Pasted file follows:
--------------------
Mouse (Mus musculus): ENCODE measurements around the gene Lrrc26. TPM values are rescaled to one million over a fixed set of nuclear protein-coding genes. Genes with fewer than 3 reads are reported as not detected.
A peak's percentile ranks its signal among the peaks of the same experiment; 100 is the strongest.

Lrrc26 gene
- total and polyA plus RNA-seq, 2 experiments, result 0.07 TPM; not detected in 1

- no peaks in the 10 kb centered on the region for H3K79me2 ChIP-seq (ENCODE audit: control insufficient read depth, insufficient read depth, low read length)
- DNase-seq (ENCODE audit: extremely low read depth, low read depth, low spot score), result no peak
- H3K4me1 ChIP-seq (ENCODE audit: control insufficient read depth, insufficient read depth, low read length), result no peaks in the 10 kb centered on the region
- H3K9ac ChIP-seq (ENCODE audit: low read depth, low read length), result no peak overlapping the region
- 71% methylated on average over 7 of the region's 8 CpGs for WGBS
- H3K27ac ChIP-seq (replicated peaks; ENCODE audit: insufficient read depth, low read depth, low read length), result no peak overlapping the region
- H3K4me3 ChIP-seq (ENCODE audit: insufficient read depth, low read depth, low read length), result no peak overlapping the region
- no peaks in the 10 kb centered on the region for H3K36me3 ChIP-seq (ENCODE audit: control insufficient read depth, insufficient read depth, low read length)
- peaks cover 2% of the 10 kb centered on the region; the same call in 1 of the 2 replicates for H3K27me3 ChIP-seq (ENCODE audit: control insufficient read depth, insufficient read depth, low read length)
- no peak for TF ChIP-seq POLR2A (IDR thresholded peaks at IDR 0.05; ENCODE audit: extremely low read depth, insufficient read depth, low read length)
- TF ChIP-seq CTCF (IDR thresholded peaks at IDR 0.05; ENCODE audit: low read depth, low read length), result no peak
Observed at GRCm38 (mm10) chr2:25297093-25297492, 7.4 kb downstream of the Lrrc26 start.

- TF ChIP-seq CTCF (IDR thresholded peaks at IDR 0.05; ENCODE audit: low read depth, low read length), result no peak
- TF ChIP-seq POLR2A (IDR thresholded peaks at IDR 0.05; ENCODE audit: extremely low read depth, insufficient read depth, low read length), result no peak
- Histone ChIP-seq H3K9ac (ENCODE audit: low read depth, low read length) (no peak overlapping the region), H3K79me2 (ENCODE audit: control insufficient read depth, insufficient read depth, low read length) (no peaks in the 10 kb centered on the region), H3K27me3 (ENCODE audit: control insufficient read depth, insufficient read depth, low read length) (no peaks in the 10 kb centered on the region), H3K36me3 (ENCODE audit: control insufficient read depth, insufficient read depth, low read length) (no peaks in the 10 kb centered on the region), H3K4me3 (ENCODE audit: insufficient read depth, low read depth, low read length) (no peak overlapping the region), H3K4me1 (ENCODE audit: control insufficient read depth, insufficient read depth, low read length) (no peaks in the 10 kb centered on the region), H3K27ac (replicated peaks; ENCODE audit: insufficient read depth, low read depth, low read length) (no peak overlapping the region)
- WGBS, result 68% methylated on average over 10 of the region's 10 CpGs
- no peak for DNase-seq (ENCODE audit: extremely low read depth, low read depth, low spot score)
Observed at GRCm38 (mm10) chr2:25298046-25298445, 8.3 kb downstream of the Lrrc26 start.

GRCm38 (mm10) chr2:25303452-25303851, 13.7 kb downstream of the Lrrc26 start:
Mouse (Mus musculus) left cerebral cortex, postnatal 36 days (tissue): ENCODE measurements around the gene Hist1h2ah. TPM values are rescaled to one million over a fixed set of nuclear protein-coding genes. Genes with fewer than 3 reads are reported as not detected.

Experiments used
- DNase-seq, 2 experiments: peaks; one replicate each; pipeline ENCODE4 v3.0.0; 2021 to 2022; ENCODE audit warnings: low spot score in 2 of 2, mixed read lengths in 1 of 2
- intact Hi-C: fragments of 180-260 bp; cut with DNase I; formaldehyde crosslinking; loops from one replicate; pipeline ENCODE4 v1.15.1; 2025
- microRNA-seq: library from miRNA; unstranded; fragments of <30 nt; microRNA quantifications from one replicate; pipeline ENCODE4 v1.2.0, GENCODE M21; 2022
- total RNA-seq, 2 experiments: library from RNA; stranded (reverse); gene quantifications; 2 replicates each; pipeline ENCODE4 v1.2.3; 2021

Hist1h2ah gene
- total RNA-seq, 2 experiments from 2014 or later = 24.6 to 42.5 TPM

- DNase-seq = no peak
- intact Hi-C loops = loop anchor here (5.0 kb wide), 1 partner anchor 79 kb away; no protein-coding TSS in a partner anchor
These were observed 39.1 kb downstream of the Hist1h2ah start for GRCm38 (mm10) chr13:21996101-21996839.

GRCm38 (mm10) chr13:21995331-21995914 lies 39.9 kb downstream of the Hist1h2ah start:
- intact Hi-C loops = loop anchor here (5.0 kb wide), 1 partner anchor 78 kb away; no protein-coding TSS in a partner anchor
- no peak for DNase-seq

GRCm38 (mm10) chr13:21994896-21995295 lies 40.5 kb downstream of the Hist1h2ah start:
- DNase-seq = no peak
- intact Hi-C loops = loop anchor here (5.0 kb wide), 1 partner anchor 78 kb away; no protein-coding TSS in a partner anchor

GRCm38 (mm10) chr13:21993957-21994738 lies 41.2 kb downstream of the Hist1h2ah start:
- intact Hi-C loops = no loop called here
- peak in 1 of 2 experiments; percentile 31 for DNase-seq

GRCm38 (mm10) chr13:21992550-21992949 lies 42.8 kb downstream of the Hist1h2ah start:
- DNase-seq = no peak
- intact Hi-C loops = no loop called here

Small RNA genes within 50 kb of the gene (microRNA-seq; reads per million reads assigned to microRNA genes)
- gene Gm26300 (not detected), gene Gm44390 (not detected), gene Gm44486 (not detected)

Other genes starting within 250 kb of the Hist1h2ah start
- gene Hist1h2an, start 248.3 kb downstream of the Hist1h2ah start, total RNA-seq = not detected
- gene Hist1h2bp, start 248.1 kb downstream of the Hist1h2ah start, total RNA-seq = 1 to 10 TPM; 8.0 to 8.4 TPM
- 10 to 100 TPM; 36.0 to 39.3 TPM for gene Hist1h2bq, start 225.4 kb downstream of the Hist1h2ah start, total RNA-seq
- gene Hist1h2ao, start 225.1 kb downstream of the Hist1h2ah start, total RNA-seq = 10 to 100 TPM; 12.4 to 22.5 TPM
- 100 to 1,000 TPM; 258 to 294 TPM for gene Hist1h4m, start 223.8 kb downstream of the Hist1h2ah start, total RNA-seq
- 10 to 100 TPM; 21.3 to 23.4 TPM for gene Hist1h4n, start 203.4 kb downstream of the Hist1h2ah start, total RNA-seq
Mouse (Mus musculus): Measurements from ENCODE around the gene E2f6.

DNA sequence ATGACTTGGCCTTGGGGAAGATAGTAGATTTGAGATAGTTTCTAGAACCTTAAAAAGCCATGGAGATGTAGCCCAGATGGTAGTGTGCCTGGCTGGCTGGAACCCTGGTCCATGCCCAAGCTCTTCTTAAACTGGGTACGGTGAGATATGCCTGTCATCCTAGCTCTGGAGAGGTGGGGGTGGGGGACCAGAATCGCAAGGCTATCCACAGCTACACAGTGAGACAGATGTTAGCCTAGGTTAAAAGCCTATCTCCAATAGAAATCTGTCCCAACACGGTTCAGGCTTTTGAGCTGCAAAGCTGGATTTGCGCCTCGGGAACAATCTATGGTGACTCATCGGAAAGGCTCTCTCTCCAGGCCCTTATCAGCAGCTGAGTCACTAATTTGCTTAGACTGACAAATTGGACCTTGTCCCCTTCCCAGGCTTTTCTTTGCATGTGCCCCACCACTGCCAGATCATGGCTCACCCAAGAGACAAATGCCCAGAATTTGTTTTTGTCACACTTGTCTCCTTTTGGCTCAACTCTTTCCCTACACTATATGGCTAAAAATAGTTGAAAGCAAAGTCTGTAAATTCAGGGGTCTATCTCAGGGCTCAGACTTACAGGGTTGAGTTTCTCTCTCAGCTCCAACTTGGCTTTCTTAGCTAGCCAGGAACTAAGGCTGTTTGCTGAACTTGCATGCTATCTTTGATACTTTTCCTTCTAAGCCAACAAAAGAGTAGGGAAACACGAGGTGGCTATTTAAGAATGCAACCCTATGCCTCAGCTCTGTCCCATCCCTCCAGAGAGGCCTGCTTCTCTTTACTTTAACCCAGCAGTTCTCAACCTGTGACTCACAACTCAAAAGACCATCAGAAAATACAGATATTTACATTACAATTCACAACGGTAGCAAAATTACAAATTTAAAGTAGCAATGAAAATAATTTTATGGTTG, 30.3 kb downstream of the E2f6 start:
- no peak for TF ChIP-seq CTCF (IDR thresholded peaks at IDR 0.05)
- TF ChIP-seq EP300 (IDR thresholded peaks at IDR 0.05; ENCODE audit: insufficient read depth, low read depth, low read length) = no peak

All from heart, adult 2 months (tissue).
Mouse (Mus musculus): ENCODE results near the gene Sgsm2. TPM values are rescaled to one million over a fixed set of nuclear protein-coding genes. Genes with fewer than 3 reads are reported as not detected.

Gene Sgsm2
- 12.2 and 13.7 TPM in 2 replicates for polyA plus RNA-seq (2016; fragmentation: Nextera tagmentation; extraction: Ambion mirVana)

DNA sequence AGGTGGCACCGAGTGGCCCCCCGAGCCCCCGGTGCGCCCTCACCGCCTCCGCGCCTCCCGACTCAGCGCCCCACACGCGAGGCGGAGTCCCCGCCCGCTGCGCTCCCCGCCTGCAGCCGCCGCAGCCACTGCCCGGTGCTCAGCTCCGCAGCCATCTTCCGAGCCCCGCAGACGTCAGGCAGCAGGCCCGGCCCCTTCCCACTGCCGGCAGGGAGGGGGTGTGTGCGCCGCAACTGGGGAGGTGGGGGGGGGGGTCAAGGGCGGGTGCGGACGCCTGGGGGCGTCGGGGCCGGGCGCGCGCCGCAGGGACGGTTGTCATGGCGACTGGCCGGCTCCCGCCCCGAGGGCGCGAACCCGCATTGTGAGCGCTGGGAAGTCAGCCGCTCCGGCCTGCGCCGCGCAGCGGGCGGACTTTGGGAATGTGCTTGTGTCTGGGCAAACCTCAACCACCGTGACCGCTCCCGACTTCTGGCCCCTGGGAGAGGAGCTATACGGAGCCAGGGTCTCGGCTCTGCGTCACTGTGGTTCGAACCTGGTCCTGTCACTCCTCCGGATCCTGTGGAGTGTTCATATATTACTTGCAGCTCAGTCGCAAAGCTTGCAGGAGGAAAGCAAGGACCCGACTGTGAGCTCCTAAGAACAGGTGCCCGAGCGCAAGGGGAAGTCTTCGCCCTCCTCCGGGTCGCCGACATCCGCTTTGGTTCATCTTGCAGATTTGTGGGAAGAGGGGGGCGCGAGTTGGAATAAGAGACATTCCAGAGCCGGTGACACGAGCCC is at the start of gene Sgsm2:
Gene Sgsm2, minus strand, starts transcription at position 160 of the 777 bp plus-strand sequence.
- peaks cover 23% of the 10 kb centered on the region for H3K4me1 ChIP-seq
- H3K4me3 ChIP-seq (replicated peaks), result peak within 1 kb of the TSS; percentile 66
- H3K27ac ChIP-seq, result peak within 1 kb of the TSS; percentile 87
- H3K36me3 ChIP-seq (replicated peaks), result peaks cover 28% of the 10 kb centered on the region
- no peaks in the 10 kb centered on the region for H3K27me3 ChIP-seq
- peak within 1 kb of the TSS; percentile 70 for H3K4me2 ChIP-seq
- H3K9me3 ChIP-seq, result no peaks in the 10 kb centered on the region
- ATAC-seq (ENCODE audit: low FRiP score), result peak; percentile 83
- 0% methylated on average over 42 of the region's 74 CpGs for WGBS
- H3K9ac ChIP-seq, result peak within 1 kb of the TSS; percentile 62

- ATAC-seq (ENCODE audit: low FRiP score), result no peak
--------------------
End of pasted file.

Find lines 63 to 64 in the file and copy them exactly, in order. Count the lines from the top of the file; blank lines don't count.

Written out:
- 12.2 and 13.7 TPM in 2 replicates for polyA plus RNA-seq (2016; fragmentation: Nextera tagmentation; extraction: Ambion mirVana)

DNA sequence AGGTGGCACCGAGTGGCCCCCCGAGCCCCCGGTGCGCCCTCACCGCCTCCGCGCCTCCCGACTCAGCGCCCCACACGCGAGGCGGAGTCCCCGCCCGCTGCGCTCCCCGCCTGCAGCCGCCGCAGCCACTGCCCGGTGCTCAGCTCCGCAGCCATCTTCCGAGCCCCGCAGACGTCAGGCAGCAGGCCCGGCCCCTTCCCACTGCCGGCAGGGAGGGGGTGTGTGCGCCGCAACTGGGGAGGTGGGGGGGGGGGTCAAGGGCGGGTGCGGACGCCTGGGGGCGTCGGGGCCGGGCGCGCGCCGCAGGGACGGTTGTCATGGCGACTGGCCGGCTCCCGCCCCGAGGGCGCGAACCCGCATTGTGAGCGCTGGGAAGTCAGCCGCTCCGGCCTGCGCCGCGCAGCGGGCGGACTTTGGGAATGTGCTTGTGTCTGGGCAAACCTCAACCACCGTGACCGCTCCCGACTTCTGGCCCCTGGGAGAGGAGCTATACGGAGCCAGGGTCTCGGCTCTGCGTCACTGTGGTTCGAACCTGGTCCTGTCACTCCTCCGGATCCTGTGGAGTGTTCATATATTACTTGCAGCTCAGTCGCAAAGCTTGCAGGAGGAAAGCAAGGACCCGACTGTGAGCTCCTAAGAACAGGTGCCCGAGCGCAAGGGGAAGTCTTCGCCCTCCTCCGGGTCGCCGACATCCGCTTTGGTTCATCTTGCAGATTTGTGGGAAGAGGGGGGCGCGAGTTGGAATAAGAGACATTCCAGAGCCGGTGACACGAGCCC is at the start of gene Sgsm2: